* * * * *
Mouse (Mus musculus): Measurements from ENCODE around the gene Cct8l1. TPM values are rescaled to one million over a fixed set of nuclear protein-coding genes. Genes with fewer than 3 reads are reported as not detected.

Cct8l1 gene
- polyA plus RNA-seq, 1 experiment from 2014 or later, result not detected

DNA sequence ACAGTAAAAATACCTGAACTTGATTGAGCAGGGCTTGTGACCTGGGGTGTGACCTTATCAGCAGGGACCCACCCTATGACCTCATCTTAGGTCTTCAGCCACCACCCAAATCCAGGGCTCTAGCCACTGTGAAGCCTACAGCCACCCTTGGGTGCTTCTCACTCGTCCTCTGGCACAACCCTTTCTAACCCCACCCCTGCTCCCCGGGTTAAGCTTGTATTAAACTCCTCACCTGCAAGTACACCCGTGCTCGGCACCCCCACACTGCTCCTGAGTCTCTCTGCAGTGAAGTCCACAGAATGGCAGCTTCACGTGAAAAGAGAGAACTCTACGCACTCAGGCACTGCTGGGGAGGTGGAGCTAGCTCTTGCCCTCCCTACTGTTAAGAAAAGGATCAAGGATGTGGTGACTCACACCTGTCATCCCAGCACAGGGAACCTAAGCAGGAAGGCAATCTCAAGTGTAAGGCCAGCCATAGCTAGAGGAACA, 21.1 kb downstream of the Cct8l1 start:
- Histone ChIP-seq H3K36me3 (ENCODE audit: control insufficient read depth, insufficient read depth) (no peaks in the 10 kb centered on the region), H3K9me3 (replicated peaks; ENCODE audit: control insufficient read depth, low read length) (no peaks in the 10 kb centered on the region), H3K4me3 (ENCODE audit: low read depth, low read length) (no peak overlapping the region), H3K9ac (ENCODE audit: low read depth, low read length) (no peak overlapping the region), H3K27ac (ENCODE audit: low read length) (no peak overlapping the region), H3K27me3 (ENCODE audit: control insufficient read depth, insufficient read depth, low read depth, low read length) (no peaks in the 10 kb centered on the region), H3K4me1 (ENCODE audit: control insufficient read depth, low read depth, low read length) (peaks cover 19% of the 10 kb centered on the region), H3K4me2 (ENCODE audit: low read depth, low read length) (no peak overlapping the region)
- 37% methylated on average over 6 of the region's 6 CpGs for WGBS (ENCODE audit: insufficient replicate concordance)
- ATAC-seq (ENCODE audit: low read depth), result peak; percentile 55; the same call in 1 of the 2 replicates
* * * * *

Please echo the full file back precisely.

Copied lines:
Mouse (Mus musculus): Measurements from ENCODE around the gene Cct8l1. TPM values are rescaled to one million over a fixed set of nuclear protein-coding genes. Genes with fewer than 3 reads are reported as not detected.

Cct8l1 gene
- polyA plus RNA-seq, 1 experiment from 2014 or later, result not detected

DNA sequence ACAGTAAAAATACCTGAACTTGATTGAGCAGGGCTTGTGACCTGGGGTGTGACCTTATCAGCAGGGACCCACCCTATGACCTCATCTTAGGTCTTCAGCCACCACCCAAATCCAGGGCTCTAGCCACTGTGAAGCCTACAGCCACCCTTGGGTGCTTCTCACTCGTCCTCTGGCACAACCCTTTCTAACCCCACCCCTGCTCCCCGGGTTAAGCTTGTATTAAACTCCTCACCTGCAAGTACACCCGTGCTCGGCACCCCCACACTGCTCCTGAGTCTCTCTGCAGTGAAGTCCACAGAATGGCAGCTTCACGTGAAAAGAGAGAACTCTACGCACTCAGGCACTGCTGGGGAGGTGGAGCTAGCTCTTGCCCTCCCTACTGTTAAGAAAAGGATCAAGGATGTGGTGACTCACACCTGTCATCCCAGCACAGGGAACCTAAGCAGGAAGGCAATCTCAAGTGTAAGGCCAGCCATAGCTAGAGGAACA, 21.1 kb downstream of the Cct8l1 start:
- Histone ChIP-seq H3K36me3 (ENCODE audit: control insufficient read depth, insufficient read depth) (no peaks in the 10 kb centered on the region), H3K9me3 (replicated peaks; ENCODE audit: control insufficient read depth, low read length) (no peaks in the 10 kb centered on the region), H3K4me3 (ENCODE audit: low read depth, low read length) (no peak overlapping the region), H3K9ac (ENCODE audit: low read depth, low read length) (no peak overlapping the region), H3K27ac (ENCODE audit: low read length) (no peak overlapping the region), H3K27me3 (ENCODE audit: control insufficient read depth, insufficient read depth, low read depth, low read length) (no peaks in the 10 kb centered on the region), H3K4me1 (ENCODE audit: control insufficient read depth, low read depth, low read length) (peaks cover 19% of the 10 kb centered on the region), H3K4me2 (ENCODE audit: low read depth, low read length) (no peak overlapping the region)
- 37% methylated on average over 6 of the region's 6 CpGs for WGBS (ENCODE audit: insufficient replicate concordance)
- ATAC-seq (ENCODE audit: low read depth), result peak; percentile 55; the same call in 1 of the 2 replicates